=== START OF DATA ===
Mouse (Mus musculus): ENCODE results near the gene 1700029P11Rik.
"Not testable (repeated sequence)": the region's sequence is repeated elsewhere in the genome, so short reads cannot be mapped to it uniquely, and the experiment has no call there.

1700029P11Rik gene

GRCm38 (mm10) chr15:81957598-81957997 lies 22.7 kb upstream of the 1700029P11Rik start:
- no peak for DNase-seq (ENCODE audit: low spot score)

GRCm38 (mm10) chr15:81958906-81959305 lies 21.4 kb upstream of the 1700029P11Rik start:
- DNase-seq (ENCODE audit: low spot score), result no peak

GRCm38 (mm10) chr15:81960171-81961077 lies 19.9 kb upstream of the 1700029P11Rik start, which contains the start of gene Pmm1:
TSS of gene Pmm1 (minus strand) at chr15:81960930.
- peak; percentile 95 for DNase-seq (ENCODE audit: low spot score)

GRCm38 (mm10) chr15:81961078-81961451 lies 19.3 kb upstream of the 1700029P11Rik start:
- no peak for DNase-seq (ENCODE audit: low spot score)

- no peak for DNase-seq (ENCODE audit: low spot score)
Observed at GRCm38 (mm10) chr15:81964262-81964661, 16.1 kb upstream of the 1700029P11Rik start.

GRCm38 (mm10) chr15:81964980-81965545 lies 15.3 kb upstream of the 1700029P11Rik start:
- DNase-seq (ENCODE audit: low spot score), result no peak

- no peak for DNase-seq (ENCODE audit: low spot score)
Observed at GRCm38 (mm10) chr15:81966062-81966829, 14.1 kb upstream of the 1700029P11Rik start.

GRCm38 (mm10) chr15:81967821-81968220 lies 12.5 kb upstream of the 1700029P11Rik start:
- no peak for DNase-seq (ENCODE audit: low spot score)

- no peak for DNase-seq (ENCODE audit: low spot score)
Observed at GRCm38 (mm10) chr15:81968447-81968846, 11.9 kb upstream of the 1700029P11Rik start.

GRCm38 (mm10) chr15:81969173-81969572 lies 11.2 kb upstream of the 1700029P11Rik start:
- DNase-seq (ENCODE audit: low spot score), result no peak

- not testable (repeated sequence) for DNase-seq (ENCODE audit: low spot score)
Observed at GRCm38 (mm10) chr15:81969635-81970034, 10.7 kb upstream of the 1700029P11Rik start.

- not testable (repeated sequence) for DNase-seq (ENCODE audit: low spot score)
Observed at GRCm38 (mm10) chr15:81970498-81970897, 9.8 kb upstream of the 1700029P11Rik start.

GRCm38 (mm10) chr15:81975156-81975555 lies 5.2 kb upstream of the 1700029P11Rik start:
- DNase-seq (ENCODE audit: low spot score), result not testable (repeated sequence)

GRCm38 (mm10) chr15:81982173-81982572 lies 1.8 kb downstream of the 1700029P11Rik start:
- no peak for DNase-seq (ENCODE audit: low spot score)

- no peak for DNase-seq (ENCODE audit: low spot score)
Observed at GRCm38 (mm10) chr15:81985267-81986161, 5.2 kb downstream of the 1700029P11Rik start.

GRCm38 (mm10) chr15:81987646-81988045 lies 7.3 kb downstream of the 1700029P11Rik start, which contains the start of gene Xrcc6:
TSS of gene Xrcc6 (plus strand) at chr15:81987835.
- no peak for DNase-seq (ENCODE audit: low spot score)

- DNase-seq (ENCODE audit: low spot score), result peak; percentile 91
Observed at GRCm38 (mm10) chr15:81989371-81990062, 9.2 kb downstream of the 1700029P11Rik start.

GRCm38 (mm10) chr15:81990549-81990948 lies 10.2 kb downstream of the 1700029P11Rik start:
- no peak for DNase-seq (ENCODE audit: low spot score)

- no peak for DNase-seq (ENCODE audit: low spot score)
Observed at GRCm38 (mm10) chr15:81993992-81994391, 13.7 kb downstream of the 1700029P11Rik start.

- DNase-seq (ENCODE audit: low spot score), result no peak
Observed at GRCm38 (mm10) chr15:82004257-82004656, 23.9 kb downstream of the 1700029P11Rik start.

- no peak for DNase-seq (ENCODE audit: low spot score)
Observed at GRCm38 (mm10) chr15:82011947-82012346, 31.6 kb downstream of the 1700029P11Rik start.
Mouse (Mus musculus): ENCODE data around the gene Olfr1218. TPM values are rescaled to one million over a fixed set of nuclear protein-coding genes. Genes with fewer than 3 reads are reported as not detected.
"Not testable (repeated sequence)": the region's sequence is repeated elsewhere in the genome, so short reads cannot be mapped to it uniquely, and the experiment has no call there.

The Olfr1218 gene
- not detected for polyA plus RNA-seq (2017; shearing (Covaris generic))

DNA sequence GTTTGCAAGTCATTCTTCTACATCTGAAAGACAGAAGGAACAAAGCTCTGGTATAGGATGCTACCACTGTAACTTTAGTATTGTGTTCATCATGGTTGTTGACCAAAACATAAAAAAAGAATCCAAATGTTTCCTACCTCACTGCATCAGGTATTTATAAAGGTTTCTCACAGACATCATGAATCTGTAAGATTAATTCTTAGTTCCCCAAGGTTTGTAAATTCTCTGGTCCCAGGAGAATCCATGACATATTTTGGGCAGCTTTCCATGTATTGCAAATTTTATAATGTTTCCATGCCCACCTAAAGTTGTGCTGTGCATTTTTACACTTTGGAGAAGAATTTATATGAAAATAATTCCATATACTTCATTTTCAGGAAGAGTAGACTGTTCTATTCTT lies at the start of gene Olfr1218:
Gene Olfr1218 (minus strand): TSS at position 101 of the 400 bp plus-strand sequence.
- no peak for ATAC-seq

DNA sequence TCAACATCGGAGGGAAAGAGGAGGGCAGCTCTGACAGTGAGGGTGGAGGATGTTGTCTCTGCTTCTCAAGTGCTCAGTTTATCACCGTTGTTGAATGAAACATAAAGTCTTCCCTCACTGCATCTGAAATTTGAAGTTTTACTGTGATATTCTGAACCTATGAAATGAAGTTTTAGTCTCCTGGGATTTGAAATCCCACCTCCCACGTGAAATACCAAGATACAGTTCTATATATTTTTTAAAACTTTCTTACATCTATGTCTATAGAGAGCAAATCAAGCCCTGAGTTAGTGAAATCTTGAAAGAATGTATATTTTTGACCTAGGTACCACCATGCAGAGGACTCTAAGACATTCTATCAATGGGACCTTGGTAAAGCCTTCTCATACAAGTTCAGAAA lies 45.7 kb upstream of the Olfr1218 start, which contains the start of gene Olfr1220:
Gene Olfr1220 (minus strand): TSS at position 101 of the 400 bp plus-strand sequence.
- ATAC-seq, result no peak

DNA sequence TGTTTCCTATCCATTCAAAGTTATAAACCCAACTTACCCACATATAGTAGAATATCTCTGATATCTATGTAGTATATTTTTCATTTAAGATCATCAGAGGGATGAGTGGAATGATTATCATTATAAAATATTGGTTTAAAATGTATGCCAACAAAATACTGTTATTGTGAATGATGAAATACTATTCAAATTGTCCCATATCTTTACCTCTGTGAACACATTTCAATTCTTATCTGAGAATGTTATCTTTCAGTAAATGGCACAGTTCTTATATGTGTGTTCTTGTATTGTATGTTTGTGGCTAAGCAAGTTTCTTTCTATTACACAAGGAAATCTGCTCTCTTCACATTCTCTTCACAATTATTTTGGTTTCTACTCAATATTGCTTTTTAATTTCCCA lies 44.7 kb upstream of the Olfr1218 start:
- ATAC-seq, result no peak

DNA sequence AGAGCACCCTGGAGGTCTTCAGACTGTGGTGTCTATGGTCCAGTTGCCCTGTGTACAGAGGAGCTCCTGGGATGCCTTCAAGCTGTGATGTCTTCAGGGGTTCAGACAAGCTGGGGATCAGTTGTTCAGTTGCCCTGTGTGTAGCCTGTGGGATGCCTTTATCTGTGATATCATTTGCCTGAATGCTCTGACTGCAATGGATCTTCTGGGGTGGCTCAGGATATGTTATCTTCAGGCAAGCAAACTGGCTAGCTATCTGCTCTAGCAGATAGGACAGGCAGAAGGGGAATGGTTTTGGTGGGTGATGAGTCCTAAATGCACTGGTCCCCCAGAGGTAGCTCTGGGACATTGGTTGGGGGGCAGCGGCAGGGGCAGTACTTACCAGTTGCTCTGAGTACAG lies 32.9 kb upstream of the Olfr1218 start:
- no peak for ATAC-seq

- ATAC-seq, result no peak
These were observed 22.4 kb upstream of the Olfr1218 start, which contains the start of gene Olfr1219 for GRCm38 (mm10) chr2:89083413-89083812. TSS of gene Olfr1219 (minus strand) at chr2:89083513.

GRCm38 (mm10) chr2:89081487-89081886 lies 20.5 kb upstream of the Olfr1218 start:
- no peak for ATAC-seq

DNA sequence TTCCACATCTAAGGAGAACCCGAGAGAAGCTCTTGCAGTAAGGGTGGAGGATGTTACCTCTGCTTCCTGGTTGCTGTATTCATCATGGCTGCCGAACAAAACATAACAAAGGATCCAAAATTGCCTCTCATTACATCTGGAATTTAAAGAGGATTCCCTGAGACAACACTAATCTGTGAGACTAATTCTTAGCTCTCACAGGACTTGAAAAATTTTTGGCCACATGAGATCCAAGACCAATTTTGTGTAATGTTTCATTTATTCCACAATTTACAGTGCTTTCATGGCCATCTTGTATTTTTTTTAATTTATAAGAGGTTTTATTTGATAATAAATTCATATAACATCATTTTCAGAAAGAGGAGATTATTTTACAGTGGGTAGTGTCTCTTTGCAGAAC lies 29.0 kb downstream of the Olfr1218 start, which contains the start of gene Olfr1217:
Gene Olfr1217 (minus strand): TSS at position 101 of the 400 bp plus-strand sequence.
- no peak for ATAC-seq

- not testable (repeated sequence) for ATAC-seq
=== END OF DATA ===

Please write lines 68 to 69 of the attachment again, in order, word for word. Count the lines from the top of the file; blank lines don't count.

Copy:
- no peak for ATAC-seq

- not testable (repeated sequence) for ATAC-seq